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Orthodontic Treatment Can Help Prevent Tooth Trauma

Overjet In ChildrenPrevent Tooth Trauma

Dr. Michael Stosich, a Kenilworth orthodontist warns parents to correct overjet in children to prevent trauma.GRAYSLAKE AND KENILWORTH, ILLINOIS – Our desire here at Stosich Consulting is for every child to have a healthy, beautiful smile composed of beautifully aligned teeth and a proper bite that promotes lifetime oral health.

If your child has significant overjet that goes uncorrected, a 2013 study shows – again – the likelihood of this being the case is slim without interceptive orthodontic treatment.

Overjet is the term used to describe the condition where the front teeth in the upper jaw advance well in front of the lower jaw’s front teeth, says Dr. Michael Stosich, a Grayslake and Kenilworth orthodontist. You probably have heard people use the term “buck teeth,” which is a common way of referring to overjet.

The 2013 study we’re referencing today was published in Oral Health & Preventive Dentistry, and involved students in Anapolis, Brazil who were between ages 9 and 14, according to the National Center for Biotechnology Information. It found boys experienced twice as many teeth injuries as girls, and the two front teeth were the most commonly injured teeth, making up nearly 85 percent of the cases in the study. Enamel fractures were the most frequent injuries, followed by enamel-dentin fractures and enamel cracks. Only 26 percent of the traumatized teeth identified in this study could be restored.

Children who had an overjet greater than 3 millimeters were 1.78 times more likely to have a dental injury than children with an overjet of less than 3 millimeters. Children with inadequate lip coverage were 2.18 times more likely to experience dental trauma than children whose lip coverage was adequate, the study states.

This information is in line with information found in the European Journal of Orthodontics in 1999, which states children with overjet greater than 3 millimeters were twice as likely to sustain injuries to the front two teeth.

“Studies such as these help us continue to drive home the importance of early orthodontic evaluations by age 7 and the vast benefits of orthodontics for children,” says Dr. Michael Stosich.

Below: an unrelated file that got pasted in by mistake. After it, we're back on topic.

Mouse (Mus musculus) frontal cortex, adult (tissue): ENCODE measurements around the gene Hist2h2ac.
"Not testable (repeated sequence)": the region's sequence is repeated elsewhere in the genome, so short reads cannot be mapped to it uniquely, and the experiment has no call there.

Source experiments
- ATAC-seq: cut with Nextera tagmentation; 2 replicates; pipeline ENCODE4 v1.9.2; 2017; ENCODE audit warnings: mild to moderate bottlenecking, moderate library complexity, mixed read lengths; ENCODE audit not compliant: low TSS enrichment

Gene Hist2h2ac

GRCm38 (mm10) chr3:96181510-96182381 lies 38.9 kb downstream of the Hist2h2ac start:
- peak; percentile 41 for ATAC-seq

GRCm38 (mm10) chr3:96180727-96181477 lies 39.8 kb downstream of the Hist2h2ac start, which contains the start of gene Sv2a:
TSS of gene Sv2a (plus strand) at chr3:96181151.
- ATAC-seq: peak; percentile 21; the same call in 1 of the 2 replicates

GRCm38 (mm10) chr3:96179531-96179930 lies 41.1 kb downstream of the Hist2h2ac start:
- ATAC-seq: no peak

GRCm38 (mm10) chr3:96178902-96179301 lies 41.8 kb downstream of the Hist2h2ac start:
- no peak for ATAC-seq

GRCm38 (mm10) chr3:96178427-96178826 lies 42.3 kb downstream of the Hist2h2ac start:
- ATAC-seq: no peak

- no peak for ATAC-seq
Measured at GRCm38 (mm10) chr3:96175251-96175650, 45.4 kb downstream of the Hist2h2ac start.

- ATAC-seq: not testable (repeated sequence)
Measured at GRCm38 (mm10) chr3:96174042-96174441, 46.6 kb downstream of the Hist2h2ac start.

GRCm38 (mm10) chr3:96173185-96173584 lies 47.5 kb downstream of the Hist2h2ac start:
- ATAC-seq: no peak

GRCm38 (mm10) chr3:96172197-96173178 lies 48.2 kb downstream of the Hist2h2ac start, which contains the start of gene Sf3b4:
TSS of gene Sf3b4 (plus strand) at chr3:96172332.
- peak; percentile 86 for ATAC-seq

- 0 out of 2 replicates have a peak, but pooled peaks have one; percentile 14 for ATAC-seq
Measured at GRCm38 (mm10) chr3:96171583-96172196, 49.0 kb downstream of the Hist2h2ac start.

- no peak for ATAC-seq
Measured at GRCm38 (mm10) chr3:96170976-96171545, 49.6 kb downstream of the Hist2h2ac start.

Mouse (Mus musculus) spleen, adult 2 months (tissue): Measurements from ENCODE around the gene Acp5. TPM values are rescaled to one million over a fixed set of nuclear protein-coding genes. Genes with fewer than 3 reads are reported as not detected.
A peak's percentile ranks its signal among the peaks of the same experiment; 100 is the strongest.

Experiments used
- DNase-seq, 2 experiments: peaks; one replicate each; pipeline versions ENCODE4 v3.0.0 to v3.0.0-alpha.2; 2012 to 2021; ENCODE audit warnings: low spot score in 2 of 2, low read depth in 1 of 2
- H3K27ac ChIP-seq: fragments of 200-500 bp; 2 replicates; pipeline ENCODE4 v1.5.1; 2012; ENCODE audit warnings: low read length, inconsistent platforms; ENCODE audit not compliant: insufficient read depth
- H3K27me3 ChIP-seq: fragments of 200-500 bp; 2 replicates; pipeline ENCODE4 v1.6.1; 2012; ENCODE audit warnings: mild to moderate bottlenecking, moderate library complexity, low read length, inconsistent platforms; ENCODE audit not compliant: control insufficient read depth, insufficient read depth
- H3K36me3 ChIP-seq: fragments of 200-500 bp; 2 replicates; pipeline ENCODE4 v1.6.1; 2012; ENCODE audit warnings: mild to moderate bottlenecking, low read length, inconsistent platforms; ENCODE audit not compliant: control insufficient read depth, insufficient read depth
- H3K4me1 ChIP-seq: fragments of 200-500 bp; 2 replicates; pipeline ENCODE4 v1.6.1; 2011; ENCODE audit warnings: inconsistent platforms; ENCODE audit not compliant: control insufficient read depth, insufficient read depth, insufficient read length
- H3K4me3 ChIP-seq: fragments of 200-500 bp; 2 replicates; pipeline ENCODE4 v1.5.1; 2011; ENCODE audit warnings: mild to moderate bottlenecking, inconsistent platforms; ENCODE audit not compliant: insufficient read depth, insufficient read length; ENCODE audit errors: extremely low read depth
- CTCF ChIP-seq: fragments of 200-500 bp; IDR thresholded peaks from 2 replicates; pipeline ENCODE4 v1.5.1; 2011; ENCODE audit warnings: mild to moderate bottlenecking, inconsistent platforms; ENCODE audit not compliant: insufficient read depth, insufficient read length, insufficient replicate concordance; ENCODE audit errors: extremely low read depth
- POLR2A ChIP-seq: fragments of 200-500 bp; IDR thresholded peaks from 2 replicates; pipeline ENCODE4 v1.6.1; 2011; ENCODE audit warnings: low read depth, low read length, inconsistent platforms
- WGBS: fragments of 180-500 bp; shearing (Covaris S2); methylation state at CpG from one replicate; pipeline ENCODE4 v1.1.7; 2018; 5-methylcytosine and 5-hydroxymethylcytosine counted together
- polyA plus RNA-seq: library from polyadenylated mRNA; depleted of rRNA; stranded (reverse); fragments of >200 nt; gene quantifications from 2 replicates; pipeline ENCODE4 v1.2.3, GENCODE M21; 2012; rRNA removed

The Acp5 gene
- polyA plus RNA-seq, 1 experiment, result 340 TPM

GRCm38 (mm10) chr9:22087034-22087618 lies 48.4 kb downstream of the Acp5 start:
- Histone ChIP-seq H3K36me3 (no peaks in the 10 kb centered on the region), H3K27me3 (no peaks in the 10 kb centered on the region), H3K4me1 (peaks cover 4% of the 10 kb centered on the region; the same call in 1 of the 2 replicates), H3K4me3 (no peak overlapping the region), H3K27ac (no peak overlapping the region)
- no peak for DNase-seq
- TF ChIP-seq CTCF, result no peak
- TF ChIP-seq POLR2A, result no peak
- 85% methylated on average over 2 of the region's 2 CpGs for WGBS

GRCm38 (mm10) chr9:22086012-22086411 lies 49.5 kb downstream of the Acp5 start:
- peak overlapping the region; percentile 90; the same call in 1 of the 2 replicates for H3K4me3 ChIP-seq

The American Association of Orthodontists recommends age 7 because the bite is established by this age and there is a mixture of adult and baby teeth. Experts such as Dr. Stosich can identify whether overjet and other conditions exist, and if your child would benefit from addressing potential problems early with braces or other orthodontic appliances. But don’t wait until age 7 if you see something noticeably wrong with your child’s bite or teeth.

“Falls cause more dental injuries than organized sports, and young children tend to be more prone to falls,” Dr. Stosich says. “Children who have significant overjet would benefit from having this identified and addressed early.”

We see children younger than 7 when savvy parents suspect a problem. Sometimes the problem needs to be addressed. Others, we simply continue to monitor the child to determine the best time to take action.

“Even if no treatment is needed, the peace of mind we can give parents is worth the visit,” Dr. Stosich says.

© 2013 Dr. Michael Stosich. Authorization to post is granted, with the stipulation that Dr. Michael Stosich is credited as sole source. Linking to other sites from this press release is strictly prohibited, with the exception of herein imbedded links.


  • Michael S. Stosich, DMD, MS, MS

    Dr. Michael Stosich is a board-certified orthodontist and the director of orthodontics at the University of Chicago Medicine. He is known for his extensive experience in leading clinical enterprises, publishing, and lecturing both in the U.S. and internationally. Dr. Stosich has expertise in starting, growing, and maintaining successful orthodontic practices, including those in pediatric dentistry, general dentistry, and multi-specialty clinics. He serves on the editorial board of several publications and has been involved in innovating patient care and education, focusing on the future of dental and orthodontic healthcare.

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